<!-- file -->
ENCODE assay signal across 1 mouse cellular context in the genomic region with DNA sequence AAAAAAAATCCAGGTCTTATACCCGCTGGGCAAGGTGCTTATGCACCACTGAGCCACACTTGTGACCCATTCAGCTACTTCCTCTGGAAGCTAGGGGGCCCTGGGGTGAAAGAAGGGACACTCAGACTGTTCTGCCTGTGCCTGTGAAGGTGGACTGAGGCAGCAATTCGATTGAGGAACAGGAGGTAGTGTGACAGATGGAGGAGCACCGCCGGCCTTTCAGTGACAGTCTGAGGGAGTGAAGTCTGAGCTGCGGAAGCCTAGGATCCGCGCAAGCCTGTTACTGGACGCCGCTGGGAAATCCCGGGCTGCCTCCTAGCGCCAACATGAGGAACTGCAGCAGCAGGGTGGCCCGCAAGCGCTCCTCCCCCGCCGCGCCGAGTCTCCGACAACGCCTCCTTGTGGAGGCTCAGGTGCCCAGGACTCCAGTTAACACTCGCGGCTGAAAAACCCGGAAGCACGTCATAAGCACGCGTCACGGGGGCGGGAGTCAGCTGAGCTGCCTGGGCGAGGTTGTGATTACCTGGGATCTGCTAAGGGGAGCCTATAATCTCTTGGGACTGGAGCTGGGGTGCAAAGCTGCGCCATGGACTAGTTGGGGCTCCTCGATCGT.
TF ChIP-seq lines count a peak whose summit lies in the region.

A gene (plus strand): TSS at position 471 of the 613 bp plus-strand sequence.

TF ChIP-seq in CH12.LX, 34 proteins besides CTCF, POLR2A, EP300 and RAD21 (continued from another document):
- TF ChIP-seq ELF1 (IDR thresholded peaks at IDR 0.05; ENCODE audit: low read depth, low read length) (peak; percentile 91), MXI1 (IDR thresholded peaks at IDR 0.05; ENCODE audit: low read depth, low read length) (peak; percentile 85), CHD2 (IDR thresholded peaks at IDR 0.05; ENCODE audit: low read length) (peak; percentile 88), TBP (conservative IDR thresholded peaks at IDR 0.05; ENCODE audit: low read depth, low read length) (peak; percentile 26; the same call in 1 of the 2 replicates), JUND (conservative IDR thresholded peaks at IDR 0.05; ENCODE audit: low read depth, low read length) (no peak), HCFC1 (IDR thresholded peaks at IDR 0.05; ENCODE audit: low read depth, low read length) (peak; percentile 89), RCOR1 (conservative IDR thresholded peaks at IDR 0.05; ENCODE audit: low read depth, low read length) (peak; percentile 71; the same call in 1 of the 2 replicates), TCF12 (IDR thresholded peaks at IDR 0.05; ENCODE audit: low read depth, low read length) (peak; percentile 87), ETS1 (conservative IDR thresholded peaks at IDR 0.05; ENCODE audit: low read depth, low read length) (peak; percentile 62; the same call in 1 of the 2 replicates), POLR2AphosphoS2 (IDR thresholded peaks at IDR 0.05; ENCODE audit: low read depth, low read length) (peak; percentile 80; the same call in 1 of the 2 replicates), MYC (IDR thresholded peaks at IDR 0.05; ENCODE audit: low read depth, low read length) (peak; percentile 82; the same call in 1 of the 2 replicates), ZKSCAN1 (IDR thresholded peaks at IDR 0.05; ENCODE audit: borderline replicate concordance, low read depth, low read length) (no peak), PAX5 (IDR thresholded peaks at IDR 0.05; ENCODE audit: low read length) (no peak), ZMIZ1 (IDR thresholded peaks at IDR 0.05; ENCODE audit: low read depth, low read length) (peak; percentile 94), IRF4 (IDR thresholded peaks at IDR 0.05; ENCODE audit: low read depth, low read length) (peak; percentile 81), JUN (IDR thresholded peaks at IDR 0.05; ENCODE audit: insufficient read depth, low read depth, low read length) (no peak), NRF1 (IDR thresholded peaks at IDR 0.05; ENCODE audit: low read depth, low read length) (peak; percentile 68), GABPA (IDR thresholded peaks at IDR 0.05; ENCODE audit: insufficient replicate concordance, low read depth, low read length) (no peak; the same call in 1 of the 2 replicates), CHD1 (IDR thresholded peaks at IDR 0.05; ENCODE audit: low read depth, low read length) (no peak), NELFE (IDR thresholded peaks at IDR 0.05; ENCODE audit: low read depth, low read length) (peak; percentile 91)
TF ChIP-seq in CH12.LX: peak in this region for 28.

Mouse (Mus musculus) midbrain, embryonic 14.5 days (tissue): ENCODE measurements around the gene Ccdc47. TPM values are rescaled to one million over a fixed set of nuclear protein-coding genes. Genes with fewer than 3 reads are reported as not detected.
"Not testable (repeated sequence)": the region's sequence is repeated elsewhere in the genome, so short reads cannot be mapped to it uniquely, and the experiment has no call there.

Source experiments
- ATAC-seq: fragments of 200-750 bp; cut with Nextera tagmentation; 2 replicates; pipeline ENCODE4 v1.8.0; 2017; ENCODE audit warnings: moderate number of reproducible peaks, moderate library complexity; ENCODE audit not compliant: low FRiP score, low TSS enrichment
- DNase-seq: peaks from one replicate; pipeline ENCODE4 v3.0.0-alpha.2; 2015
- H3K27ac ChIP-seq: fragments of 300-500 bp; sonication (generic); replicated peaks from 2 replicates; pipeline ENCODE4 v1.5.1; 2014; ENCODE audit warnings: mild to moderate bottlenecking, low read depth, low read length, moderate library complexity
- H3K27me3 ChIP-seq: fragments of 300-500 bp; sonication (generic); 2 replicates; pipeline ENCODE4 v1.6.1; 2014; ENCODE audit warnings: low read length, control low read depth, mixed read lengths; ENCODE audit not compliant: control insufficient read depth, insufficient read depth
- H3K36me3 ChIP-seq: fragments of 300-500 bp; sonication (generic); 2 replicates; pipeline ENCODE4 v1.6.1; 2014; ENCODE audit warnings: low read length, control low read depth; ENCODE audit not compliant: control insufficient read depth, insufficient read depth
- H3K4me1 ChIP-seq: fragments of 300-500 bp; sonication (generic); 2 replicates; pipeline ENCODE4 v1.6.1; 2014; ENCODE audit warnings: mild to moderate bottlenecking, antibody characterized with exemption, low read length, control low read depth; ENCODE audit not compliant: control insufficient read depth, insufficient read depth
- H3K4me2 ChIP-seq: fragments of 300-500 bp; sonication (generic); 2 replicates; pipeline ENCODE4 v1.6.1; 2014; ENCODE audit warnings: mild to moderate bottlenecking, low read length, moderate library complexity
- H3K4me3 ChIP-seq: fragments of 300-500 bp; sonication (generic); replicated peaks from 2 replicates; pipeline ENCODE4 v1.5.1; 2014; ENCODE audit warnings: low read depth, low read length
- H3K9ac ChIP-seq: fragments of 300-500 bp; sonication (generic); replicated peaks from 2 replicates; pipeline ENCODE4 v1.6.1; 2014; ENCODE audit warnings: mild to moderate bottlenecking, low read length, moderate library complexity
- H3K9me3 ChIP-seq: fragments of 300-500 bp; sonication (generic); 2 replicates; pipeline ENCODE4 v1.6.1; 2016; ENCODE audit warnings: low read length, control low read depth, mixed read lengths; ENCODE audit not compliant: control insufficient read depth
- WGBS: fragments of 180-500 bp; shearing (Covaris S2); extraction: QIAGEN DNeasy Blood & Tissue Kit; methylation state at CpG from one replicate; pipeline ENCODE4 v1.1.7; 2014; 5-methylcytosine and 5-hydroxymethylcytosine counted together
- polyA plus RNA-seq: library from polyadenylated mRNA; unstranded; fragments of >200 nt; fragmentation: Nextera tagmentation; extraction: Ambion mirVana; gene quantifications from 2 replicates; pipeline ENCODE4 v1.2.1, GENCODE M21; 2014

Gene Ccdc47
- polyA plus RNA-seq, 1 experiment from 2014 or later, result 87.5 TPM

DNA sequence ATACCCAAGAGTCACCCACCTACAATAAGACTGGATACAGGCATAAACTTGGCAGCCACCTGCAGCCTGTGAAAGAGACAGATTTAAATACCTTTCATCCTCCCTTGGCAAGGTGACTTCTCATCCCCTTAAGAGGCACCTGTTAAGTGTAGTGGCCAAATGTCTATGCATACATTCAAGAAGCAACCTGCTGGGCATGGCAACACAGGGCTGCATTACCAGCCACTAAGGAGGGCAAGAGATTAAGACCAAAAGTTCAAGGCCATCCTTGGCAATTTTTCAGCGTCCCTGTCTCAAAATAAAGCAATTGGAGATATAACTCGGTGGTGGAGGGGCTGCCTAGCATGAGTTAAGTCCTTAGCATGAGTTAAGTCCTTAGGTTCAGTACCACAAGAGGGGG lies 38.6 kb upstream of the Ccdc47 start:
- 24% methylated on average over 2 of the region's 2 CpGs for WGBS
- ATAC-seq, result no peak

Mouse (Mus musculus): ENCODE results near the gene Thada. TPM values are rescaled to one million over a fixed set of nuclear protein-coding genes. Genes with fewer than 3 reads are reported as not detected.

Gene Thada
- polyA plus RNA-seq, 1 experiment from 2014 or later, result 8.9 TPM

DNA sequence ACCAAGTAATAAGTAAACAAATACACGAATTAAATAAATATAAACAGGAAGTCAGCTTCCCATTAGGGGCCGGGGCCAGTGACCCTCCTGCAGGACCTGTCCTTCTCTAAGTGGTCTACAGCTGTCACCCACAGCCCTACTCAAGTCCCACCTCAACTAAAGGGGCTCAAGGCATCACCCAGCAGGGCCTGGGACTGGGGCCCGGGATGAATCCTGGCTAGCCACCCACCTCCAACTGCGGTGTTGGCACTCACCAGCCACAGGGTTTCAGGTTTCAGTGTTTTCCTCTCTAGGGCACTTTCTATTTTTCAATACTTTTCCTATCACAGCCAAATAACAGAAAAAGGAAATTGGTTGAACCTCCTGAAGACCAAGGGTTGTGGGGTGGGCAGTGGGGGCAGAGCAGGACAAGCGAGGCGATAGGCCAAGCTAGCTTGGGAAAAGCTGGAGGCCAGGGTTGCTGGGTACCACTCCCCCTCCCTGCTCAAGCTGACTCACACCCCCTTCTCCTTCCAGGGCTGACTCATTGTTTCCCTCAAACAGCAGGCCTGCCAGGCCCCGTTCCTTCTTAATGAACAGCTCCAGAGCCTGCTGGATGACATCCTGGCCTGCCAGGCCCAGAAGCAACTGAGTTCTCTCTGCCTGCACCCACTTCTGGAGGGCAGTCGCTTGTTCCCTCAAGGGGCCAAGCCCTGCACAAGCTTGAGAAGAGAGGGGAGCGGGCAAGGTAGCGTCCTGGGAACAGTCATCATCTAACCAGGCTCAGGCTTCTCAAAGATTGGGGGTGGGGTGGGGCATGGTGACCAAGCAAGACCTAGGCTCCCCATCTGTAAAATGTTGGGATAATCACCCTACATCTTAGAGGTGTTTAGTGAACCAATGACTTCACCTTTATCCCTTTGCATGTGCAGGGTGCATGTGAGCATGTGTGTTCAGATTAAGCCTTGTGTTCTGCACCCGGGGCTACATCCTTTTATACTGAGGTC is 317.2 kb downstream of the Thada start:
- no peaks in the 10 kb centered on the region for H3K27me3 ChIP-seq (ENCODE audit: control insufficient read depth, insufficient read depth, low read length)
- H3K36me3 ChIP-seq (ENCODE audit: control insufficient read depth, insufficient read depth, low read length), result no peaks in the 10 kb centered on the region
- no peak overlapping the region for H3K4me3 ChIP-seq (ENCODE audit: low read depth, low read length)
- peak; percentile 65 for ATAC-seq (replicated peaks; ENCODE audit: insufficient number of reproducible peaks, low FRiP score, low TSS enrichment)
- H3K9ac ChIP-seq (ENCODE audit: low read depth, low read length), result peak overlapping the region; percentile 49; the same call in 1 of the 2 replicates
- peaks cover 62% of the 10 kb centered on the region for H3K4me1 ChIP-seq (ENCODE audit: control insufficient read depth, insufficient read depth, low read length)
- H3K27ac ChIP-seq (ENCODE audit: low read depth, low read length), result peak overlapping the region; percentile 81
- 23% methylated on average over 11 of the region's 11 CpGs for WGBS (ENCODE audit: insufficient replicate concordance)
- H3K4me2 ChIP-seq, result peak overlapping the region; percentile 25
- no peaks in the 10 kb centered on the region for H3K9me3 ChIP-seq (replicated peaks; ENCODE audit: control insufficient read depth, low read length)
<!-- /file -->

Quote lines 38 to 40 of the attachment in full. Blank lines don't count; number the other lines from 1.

- 23% methylated on average over 11 of the region's 11 CpGs for WGBS (ENCODE audit: insufficient replicate concordance)
- H3K4me2 ChIP-seq, result peak overlapping the region; percentile 25
- no peaks in the 10 kb centered on the region for H3K9me3 ChIP-seq (replicated peaks; ENCODE audit: control insufficient read depth, low read length)